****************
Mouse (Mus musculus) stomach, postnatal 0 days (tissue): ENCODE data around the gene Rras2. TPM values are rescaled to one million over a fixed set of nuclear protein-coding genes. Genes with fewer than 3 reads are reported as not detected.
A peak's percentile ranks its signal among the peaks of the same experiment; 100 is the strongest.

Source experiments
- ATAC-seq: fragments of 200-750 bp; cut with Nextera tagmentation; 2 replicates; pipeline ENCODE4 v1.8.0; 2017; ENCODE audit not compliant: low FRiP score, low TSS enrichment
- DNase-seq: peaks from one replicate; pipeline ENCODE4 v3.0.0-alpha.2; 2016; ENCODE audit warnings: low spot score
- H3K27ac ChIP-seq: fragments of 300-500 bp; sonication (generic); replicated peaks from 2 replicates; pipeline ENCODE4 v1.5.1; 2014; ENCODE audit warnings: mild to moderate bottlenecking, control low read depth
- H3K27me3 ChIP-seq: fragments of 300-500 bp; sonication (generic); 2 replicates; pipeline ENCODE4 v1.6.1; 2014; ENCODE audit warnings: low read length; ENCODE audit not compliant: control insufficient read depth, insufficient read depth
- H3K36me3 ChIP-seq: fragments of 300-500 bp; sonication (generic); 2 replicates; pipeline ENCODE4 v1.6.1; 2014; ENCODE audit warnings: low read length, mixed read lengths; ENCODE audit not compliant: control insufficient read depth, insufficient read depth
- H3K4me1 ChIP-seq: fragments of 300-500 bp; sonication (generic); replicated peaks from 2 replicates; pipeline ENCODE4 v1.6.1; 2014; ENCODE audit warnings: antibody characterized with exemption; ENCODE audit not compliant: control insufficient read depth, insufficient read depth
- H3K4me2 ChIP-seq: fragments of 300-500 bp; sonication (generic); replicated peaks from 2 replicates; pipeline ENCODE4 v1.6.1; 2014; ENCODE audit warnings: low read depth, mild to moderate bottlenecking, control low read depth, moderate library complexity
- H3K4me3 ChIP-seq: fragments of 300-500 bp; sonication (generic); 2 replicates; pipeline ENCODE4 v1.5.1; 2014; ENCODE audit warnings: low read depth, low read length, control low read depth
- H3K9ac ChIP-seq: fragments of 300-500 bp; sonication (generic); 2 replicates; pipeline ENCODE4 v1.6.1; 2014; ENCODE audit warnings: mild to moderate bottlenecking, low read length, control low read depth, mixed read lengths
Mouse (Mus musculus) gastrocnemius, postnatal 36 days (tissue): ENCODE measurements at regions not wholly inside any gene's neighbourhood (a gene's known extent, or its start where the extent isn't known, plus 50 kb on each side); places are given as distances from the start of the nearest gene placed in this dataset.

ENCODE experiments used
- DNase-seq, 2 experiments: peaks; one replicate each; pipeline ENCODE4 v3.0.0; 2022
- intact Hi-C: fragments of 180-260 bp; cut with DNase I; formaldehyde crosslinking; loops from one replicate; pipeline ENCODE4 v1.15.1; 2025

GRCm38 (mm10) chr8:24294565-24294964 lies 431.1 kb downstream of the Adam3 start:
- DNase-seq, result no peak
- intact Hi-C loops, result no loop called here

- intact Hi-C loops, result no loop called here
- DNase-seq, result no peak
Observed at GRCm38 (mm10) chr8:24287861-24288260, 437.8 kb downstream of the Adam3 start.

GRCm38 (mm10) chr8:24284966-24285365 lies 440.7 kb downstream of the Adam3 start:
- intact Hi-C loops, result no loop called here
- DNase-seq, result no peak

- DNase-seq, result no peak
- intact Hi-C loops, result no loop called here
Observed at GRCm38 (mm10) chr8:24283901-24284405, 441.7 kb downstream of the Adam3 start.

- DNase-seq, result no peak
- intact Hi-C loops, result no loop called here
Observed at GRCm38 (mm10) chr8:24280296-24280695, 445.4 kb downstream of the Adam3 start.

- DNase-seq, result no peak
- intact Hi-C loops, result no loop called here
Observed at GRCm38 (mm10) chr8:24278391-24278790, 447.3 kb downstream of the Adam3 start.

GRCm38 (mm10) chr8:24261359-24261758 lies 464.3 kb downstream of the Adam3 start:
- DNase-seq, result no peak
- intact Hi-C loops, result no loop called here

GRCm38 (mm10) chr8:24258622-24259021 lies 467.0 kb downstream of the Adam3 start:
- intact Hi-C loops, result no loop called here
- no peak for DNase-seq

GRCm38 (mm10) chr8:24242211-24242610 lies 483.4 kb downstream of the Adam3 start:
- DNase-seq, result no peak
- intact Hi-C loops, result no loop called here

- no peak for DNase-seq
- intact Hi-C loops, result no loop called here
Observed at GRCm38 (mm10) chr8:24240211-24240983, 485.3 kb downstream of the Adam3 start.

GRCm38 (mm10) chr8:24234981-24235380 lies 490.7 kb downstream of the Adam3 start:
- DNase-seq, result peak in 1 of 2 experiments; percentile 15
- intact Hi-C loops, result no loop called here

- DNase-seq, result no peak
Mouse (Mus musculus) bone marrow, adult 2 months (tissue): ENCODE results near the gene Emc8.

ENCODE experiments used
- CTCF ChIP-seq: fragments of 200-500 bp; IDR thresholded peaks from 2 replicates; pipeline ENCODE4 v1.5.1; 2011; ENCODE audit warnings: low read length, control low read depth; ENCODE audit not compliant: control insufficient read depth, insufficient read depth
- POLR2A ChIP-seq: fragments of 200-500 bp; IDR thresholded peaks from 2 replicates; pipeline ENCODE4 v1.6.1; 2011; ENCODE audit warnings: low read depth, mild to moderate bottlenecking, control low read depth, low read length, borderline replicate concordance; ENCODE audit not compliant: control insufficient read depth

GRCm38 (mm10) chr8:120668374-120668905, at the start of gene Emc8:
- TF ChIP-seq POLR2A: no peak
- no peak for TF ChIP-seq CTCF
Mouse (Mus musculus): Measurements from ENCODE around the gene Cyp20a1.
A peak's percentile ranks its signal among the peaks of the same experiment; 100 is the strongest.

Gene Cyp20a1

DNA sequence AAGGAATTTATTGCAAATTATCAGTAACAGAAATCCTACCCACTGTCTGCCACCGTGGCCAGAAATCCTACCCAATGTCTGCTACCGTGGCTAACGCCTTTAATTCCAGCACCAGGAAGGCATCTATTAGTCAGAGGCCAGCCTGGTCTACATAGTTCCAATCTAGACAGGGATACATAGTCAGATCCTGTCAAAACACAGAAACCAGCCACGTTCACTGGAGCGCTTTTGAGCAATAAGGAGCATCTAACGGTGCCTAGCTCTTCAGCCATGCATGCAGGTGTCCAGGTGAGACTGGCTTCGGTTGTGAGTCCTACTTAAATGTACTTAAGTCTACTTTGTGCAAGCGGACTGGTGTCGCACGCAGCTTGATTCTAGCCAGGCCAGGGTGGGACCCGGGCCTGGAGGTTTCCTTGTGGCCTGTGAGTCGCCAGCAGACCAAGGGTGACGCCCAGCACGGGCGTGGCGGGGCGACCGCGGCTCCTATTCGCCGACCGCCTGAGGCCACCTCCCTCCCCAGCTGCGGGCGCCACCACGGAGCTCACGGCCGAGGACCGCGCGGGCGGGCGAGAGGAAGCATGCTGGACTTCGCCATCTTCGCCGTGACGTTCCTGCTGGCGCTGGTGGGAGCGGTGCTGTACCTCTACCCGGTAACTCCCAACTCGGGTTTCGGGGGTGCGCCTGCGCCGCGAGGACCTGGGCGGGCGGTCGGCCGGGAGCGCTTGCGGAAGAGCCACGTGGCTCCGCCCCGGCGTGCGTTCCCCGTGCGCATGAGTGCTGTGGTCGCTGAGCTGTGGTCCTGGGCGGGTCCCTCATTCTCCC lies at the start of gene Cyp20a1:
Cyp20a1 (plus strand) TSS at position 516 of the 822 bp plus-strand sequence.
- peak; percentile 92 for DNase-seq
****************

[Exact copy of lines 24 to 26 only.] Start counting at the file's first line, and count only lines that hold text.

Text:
- intact Hi-C loops, result no loop called here
- DNase-seq, result no peak

- DNase-seq, result no peak